In The Spotlight: Cervinia

Article posted 23 March 2018

Quick facts on Cervinia

Perched under the imposing shadow of the mighty Matterhorn (or Monte Cervino as it’s known in this part of the world), Cervinia occupies a setting nothing short of spectacular. Located in the lofty heights of Italy’s autonomous Aosta Valley region, it offers an extensive ski area spanning two countries, as well as great food, ski-in ski-out convenience and virtually guaranteed snow cover. If cruising long, perfectly groomed runs amidst stunning mountain scenery is your sort of thing, a Cervinia ski trip should be high on your list.

Cervinia Fast Facts

Resort altitude: 2,050m
Lowest slope: 1,524m
Highest lift: 3,480m
Total pistes: 150km
Lifts: 19
Runs: 71

  • Blue: 21 (30%)
  • Red: 41 (58%)
  • Black: 9 (12%)

We Love

  • Amongst the most reliable snow conditions in Europe
  • Drop dead gorgeous scenery
  • Miles of long, well groomed pistes perfectly suited to beginners and intermediates

The Downsides

  • The town itself is perhaps a little lacking in character
  • Mellow gradients mean there’s little to challenge experts
  • The link to Switzerland is often closed due to bad weather

Getting There

Various private transfer operators link Cervinia with its nearest airports:

  • Turin (120km / 1.6hrs)
  • Milan Malpensa (182km / 2.4hrs)
  • Milan Linate (204km / 2.5hrs)
  • Geneva (208km / 3hrs)
  • Bergamo (229km / 2.8hrs).
    Alternatively, take the train to Chatillon Saint Vincent then hop on the bus for the final (29km / 44min) leg up to the resort.
See our resort in Cervinia

The Domain

Officially titled Breuil-Cervinia, the domain is universally known by its shorter moniker: Cervinia. A compact town with a pedestrianised centre, it pretty much embodies the term ‘ski resort’, with a blend of purpose-built hotels and apartment blocks spanning many decades and many architectural styles. It’s efficient, functional and – at 2,050m – it’s also one of the highest ski domains in the country.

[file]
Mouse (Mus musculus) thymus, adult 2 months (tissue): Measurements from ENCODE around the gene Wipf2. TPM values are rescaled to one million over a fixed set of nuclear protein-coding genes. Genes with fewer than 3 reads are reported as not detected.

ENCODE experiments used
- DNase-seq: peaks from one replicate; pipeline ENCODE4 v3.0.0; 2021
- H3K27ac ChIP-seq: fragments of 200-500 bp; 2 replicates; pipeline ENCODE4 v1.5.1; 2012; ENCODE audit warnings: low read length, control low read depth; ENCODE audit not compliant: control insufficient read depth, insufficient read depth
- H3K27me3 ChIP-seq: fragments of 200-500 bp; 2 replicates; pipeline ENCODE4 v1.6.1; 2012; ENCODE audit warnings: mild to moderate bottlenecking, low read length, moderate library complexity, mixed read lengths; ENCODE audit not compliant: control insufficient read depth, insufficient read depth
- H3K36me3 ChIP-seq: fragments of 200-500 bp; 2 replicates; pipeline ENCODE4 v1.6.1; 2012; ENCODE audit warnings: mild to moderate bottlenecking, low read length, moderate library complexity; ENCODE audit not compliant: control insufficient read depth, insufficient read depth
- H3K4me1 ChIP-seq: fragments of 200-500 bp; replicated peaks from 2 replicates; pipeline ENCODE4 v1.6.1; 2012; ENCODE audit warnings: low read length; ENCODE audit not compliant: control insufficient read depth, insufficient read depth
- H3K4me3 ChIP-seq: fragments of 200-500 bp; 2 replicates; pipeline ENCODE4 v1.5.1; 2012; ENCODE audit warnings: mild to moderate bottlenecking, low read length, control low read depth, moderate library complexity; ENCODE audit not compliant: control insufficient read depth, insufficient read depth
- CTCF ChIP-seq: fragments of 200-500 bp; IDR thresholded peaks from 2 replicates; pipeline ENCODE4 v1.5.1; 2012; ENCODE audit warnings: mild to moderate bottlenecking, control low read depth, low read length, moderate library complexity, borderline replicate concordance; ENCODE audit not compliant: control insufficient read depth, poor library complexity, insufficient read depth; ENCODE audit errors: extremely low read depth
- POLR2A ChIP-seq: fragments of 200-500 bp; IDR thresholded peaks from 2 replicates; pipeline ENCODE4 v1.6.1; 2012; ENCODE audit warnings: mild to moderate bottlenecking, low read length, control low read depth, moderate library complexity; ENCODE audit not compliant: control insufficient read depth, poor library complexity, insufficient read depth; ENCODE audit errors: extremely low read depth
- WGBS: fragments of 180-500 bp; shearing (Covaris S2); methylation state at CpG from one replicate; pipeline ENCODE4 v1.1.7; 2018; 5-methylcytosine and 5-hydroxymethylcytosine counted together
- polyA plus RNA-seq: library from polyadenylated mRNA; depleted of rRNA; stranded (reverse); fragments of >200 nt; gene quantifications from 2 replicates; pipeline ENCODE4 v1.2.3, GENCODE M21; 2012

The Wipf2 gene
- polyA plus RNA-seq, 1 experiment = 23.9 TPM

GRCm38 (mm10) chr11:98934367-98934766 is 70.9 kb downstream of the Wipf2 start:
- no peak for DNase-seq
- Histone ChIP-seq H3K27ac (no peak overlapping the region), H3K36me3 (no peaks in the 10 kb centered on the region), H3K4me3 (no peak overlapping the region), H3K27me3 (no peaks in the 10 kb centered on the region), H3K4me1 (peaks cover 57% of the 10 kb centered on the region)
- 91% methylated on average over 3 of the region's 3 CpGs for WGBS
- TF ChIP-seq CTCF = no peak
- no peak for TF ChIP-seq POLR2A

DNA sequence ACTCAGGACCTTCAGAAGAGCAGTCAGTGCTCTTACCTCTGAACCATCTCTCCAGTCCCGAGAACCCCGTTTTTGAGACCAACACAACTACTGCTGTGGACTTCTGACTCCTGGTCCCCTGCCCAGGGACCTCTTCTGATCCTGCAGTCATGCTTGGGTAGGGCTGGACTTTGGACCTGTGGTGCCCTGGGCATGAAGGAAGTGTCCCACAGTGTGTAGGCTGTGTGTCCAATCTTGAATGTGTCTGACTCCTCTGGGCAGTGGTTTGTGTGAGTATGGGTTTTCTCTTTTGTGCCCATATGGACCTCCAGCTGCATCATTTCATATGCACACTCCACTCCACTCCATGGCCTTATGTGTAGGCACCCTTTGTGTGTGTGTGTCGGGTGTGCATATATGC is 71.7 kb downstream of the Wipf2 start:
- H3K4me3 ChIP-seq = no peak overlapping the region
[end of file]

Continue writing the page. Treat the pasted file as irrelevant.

Cervinia is linked with Valtournenche, a classically pretty Alpine village lower down the valley. Where the former is all purpose-built convenience, the latter is comprised of more traditional wood and stone chalets, exhibiting a pleasantly rustic chocolate-box charm. Those seeking a quieter and more relaxed experience will enjoy its sleepier feel, while partygoers will be better served by the livelier and more bustling vibe of Cervinia itself.

The Ski Area

Between them, Cervinia and Valtournenche offer an impressive 1,956m of vertical drop and 150km of pistes. The link with Zermatt opens up a further 79 lifts and bumps the skiable area up to a whopping 360km, making it one of the largest in Europe. Take note: the link is often closed due to bad weather, and getting stuck in Zermatt will result in a lengthy and ferociously expensive taxi ride from Switzerland back to Italy.

Being one of Europe’s highest resorts, Cervinia is also one of its most snow-sure. Top-to-bottom cover is practically a given throughout the season, which – running as it does from November into early May – is unusually long. The high altitude also means frigid temperatures, which translates to consistently good snow conditions throughout the winter season.

Cervinia doesn’t really do challenging steeps or gnarly off-piste – for that, you’ll need to head over to nearby Zermatt, weather permitting. However, what it does do, it does very well indeed: long, undulating, perfectly groomed runs that really get the thighs burning. Thanks to the mellow gradients, it’s an absolute paradise for intermediates or anyone who loves to cruise. It also allows beginners to find their feet without being continually marauded by confidence-knocking black runs or menacingly steep reds, which is a massive plus.

For those looking to get their freestyle fix, Cervinia’s Indian Park really delivers: it’s one of the best and most extensive in the whole of Italy. Replete with an impressive array of rails, boxes and various kicker lines ranging from the mellow to the intimidating, it’s a great place to work on your repertoire and spend some solid time in the air. There’s also a decent terrain park in Valtournenche, which is markedly less challenging and more geared towards beginners.

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